where youre taking the moment of the force (2,4) at (2,5) about the point (-1,-1). The horizontal and vertical forces are 2 and 4, and the vertical and horizontal perpendicular distances are 6 and 3, respectively.
Oh ok I understand thank you. Also for the (ii) would I have to the long way to do it or can I still use the short way?
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3 months ago
#15
(Original post by Risermax)
Oh ok I understand thank you. Also for the (ii) would I have to the long way to do it or can I still use the short way?
Either should be fine.
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#16
(Original post by mqb2766)
Either should be fine.
Ok thanks but one more thing the moment for ii is 21nm and they did 6×3+3×1 for it but I just don't see it.
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3 months ago
#17
(Original post by Risermax)
Ok thanks but one more thing the moment for ii is 21nm and they did 6×3+3×1 for it but I just don't see it.
The first question is a hint about how to do it. If you consider the forces as given, its hard. However, can you reexpress them so that they're in
horizontal + vertical
form as per the first question. Then proceed as per the first question.
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#18
(Original post by mqb2766)
The first question is a hint about how to do it. If you consider the forces as given, its hard. However, can you reexpress them so that they're in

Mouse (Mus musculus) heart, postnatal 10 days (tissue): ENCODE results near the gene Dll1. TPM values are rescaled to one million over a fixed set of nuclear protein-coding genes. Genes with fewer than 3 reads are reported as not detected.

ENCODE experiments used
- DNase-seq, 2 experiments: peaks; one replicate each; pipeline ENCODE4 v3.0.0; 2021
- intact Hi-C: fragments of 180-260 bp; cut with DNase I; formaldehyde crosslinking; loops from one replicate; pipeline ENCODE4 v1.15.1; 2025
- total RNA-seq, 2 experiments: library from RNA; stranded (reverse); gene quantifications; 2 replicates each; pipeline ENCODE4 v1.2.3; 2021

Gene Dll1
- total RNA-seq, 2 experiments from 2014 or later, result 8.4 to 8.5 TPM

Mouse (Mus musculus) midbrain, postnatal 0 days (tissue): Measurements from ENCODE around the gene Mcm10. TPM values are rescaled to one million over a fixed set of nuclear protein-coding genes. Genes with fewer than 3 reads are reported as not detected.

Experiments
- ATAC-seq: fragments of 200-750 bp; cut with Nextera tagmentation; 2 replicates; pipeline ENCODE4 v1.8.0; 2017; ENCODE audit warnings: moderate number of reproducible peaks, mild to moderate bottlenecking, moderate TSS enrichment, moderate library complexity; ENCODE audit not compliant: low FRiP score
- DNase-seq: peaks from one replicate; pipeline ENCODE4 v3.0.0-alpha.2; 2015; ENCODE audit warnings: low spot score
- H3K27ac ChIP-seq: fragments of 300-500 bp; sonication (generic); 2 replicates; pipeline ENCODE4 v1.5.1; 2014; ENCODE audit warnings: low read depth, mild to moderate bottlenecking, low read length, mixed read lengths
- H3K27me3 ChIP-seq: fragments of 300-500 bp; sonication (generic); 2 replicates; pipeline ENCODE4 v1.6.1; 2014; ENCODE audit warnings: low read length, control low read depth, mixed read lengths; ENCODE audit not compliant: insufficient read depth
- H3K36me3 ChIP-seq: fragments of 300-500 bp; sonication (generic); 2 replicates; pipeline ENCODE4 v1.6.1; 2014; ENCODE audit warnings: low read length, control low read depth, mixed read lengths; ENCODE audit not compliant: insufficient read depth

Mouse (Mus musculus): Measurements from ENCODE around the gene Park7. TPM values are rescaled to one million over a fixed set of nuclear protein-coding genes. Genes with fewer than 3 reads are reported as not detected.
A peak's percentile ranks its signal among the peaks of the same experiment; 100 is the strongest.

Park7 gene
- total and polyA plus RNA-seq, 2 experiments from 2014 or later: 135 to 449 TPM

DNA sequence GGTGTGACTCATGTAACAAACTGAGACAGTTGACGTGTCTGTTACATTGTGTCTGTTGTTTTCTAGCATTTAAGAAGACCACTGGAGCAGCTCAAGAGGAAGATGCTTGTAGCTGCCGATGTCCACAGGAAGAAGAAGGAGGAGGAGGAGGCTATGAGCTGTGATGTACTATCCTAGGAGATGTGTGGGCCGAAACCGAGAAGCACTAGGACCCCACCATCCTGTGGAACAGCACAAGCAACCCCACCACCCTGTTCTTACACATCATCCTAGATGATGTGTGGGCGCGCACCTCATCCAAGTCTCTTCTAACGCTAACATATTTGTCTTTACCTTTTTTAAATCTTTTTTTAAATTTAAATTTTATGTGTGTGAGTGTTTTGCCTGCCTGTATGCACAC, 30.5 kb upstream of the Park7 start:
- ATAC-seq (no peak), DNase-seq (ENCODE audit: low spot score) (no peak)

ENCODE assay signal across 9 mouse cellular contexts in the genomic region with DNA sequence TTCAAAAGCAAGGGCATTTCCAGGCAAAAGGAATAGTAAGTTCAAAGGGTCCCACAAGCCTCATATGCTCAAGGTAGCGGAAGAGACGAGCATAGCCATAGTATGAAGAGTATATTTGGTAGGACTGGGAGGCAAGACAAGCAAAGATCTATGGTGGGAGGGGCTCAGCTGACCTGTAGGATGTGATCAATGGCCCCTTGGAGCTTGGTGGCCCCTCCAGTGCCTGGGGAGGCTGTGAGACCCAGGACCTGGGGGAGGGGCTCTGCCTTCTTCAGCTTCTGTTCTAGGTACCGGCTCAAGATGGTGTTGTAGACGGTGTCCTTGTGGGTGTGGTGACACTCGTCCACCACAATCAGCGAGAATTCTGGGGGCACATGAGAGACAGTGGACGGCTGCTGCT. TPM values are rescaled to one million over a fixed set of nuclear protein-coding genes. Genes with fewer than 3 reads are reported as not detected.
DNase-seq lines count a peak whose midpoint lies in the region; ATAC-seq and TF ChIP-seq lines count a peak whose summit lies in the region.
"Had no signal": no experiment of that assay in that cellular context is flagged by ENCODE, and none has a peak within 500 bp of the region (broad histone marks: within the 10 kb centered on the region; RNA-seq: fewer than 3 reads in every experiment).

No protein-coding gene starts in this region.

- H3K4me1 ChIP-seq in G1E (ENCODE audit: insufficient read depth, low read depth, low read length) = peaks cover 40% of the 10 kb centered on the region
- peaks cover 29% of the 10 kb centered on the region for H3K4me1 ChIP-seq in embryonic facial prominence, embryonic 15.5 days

horizontal + vertical
form as per the first question. Then proceed as per the first question.
The horizontal forces for A are -2i and -i so the resultant horizontal force would be -3i and the vertical forces are -2j and 3j so the resultant force would be j. The horizontal forces for b are i and 2i so the resultant would be 3i and the vertical forces would be -3j and 2j so the resultant force would be -j. Then I know that the perpendicular distance are 6 and 3 but I dont know what to do from there
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3 months ago
#19
(Original post by Risermax)
The horizontal forces for A are -2i and -i so the resultant horizontal force would be -3i and the vertical forces are -2j and 3j so the resultant force would be j. The horizontal forces for b are i and 2i so the resultant would be 3i and the vertical forces would be -3j and 2j so the resultant force would be -j. Then I know that the perpendicular distance are 6 and 3 but I dont know what to do from there
When you add the two component forces at the point (2,5) you get (3,-1). Its a displacement of (3,6) from the other point. Both the horizontal and vertical force components produce a clockwise moment so
6*3 + 3*1
which is simply force*perpendicular distance for each component as before.

It would probably be worth redrawing the grid for this question part and explicitly marking on the horizontal and vertical components as well as the perpenedicular distances.
Last edited by mqb2766; 3 months ago
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#20
(Original post by mqb2766)
When you add the two component forces at the point (2,5) you get (3,-1). Its a displacement of (3,6) from the other point. Both the horizontal and vertical force components produce a clockwise moment so
6*3 + 3*1
which is simply force*perpendicular distance for each component as before.

It would probably be worth redrawing the grid for this question part and explicitly marking on the horizontal and vertical components as well as the perpenedicular distances.
I kind of understand it but why is it not 3×-1 since the resultant is (3,-1).
Last edited by Risermax; 3 months ago